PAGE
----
- Some pollutants are dissolved in wastewater, meaning that the individual molecules or ions (electrically charged atoms or molecules) of the substance are mixed directly in between the molecules of water. Other pollutants, referred to as particulate matter, consist of much larger– but still very small– particles which are just suspended in the water. Although they may be kept in suspension by turbulence, once in the receiving water, they will eventually settle out and form silt or mud at the bottom. These sediments can decrease the depth of the body of water. If there is a lot of biodegradable organic material in the sediment, it will become anaerobic and contribute to problems mentioned above. Toxic materials can also accumulate in the sediment and affect the organisms which live there and can build up in fish that feed on them, and so be passed up the food chain, causing problems all along the way . Also, some of the particulate matter may be grease– or be coated with grease, which is lighter than water, and float to the top, creating an aesthetic nuisance.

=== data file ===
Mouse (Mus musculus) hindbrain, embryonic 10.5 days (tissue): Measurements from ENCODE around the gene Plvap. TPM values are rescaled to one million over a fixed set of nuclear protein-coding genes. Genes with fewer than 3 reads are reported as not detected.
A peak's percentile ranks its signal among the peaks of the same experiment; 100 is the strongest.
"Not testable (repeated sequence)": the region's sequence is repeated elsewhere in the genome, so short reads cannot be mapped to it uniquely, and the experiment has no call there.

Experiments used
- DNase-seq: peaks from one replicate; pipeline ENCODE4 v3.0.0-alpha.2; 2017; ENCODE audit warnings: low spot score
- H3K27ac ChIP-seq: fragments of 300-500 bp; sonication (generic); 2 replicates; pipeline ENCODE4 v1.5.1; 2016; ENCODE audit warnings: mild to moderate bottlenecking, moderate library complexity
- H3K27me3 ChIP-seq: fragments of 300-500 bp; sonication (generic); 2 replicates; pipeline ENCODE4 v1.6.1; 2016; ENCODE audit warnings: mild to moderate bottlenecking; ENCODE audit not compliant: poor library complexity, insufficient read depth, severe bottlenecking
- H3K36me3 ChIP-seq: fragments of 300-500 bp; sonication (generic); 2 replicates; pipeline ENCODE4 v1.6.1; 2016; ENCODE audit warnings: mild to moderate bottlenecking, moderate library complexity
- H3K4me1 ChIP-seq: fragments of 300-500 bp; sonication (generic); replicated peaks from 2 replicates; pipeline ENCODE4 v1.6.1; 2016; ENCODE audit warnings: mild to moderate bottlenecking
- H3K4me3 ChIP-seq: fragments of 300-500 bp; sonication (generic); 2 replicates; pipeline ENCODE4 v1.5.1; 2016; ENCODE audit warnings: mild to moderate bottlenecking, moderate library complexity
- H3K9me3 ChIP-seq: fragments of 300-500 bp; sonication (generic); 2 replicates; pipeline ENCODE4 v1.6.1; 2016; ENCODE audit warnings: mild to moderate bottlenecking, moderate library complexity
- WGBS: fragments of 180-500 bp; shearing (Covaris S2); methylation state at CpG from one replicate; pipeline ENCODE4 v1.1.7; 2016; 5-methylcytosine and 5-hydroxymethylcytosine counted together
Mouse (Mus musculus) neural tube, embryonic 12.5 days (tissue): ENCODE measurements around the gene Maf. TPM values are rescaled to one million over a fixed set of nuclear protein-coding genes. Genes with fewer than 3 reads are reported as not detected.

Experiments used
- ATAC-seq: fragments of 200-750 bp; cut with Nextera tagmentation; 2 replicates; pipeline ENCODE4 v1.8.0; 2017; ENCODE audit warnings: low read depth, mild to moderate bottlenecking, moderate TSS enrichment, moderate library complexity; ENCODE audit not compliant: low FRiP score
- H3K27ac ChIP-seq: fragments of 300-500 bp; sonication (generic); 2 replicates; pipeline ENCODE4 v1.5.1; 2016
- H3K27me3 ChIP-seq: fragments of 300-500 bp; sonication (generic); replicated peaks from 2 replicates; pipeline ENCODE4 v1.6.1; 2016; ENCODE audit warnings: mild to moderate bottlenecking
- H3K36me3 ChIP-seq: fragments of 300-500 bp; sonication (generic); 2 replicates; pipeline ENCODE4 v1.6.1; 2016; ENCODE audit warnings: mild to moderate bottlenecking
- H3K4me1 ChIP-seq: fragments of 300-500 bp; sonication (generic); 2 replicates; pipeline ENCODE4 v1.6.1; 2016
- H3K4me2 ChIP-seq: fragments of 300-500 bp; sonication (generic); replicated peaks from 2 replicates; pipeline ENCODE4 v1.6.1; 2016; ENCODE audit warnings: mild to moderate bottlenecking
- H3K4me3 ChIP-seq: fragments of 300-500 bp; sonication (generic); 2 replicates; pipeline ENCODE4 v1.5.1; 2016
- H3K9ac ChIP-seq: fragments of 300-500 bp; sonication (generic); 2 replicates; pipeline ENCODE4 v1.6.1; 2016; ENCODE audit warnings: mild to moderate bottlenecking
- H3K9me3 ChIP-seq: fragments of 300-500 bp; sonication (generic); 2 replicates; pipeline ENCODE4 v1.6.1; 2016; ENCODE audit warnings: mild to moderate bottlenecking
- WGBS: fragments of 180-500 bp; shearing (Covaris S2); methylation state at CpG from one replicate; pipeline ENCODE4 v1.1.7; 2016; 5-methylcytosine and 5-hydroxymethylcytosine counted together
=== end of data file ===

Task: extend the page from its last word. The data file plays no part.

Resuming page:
How do we prevent water pollution?
To keep our used water from spoiling our water resources, we have to remove the pollutants before the water gets back into the environment. In urban areas in most developed countries, the wastewater from homes, businesses and factories is collected by a system of underground pipes– sewers– which carry it to one or more central treatment facilites. Most of these are located near bodies of water into which the treated wastewater is discharged.